But avoiding China-manufactured goods can be a daunting task, as the sheer ubiquity of China-manufactured goods is staggering: China exports make up 40 percent of all consumer goods imported to the United States, according to the U.S. Consumer Product Safety Commission. That magnitude of imports may leave domestic manufacturers and farmers feeling the squeeze, Vitner said.”There are always going to be winners and losers from free trade,” he said. “But we have a great deal more purchasing power because of international trade when we spend less of our money on clothing and televisions, we have more to spend on travel and leisure.”A glimpse in a kitchen cabinet alone usually yields several items from China – and some products may surprise you. For example, 50 percent of U.S. apple juice is from China.The allure of Chinese labor? It’s simply more cost-effective: On average, wages are lower, translating to lower prices overall, according to Vitner.The same notion holds true for Dale Christenson, founder of the Surf Source, an Atlantic Beach company that sells surfboard materials to manufacturers and surf shops. Several molded items, such as surfboard fins, are manufactured in China.”I’ve found it to be pretty lucrative to source things abroad,” he said. “But there are some caution flags that go up when doing so, mostly matching the quality that you require. That’s one of the biggest hurdles, since there’s a language barrier and there can be a difference in business ethics.”Christenson says the outsourcing means a hefty savings over domestic manufacturers (more than 50 percent), and that looking to China is essential to keep prices competitive.”It helps us maintain our prices without having to increase them,” he said. “By counteracting inflation, we can maintain our pricing structure.”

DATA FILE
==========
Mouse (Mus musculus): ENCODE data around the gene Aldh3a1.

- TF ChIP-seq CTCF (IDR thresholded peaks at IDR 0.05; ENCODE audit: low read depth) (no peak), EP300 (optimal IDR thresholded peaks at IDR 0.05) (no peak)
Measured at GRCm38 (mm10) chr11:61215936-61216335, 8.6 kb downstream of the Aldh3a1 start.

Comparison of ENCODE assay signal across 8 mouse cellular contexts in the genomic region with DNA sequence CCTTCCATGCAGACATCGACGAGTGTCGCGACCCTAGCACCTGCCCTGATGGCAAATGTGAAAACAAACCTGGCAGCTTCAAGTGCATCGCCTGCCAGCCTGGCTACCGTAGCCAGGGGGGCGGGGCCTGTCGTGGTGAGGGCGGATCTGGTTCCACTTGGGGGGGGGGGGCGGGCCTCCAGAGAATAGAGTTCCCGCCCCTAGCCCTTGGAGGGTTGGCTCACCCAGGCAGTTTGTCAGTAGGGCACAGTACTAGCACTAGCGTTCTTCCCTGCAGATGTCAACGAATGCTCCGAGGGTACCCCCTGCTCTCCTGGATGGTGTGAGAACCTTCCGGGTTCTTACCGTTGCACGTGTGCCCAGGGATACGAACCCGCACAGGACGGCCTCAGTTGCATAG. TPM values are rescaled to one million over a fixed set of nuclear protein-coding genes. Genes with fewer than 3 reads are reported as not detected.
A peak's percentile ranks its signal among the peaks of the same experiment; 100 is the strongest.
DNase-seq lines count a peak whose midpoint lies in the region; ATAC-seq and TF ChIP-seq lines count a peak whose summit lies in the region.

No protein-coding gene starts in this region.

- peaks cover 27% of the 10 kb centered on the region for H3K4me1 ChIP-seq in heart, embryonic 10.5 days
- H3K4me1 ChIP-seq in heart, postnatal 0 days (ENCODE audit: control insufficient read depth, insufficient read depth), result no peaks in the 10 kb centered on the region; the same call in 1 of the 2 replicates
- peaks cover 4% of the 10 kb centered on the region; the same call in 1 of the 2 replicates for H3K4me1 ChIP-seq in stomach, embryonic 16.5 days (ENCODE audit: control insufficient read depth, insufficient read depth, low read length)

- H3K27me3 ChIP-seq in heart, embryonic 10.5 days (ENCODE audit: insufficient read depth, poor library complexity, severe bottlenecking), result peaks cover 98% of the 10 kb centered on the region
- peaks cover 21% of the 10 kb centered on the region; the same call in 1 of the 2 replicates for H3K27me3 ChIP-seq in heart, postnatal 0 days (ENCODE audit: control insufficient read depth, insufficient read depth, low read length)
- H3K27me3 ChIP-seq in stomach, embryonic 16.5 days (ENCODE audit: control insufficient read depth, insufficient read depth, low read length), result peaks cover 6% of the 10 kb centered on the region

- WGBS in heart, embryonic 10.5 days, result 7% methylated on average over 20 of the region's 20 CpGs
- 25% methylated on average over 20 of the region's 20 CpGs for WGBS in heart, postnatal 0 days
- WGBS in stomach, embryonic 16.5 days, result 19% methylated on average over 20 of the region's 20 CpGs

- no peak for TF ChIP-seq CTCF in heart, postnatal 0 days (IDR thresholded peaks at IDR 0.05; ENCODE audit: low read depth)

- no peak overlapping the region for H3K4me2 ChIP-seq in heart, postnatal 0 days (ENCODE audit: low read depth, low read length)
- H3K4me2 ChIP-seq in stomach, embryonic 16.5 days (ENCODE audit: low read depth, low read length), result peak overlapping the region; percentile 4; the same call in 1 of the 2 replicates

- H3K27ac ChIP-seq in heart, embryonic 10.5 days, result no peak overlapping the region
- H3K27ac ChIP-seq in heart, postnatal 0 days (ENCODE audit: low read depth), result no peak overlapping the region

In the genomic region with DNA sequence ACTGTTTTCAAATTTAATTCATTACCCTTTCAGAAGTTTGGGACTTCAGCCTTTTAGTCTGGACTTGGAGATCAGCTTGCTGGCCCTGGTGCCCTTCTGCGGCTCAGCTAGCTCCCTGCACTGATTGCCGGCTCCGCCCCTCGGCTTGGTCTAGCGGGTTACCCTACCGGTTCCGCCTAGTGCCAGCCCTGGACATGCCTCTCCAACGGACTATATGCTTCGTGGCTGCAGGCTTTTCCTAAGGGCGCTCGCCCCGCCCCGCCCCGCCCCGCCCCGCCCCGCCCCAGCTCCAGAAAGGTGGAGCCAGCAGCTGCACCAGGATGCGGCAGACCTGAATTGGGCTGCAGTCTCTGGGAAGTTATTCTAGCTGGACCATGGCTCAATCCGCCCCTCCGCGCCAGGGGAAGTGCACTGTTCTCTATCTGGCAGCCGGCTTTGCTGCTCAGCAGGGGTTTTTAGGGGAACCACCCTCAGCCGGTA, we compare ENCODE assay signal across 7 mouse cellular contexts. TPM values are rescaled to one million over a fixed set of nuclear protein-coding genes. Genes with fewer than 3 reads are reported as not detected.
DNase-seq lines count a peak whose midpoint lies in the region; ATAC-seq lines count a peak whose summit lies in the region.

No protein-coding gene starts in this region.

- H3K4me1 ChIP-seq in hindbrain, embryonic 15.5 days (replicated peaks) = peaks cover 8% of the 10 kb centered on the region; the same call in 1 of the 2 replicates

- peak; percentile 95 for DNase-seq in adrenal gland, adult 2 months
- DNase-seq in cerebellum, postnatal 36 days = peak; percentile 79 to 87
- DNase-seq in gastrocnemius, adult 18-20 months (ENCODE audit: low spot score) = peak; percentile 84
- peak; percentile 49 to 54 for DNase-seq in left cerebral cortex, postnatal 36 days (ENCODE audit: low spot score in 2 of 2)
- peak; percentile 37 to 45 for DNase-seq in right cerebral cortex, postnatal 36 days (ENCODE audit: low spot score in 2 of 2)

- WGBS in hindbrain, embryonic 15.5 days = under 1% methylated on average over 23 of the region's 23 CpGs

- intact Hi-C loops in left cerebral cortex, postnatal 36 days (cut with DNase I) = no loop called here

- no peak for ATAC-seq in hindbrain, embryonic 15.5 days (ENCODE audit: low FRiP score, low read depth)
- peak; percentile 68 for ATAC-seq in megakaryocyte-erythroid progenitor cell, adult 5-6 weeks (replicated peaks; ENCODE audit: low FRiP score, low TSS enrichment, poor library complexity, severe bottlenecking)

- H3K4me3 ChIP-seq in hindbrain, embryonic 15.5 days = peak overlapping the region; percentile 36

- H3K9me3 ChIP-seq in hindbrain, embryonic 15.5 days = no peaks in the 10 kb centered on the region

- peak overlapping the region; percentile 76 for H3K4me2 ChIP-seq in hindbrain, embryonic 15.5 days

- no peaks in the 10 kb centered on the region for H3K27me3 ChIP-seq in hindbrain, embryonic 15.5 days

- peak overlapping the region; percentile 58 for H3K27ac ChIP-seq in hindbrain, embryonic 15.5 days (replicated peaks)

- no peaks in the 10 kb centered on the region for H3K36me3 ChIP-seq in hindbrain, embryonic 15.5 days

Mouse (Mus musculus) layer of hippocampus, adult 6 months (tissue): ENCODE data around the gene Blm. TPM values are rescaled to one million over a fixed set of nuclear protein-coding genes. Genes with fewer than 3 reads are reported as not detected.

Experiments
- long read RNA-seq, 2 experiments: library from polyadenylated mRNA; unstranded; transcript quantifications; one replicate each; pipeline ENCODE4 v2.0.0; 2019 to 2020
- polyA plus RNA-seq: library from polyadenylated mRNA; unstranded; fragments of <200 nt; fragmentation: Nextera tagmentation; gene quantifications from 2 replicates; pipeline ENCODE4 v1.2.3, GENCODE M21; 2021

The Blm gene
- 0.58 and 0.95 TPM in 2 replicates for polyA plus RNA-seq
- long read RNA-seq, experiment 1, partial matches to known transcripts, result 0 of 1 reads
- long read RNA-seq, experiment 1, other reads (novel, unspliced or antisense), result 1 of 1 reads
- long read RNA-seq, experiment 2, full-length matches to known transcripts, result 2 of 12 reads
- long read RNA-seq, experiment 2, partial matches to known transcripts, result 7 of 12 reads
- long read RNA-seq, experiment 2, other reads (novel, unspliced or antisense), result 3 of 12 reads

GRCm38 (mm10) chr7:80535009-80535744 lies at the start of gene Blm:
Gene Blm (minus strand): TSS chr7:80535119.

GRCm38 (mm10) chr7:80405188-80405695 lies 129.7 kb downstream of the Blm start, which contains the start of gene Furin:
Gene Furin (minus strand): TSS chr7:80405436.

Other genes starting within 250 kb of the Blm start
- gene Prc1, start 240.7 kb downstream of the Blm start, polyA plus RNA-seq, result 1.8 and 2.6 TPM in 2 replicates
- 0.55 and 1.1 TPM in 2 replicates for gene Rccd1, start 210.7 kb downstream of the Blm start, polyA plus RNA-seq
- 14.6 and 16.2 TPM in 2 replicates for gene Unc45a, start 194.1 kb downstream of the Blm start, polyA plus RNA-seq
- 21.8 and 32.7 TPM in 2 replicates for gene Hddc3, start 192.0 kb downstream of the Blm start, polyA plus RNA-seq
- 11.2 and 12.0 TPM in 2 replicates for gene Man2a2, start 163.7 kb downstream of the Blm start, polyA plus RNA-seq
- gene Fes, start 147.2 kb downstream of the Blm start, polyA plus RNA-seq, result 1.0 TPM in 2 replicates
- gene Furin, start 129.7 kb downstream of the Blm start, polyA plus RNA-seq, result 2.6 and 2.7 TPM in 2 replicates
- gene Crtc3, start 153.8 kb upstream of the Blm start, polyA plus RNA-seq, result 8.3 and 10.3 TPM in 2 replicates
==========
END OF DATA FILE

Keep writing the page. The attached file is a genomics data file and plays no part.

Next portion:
What are the alternatives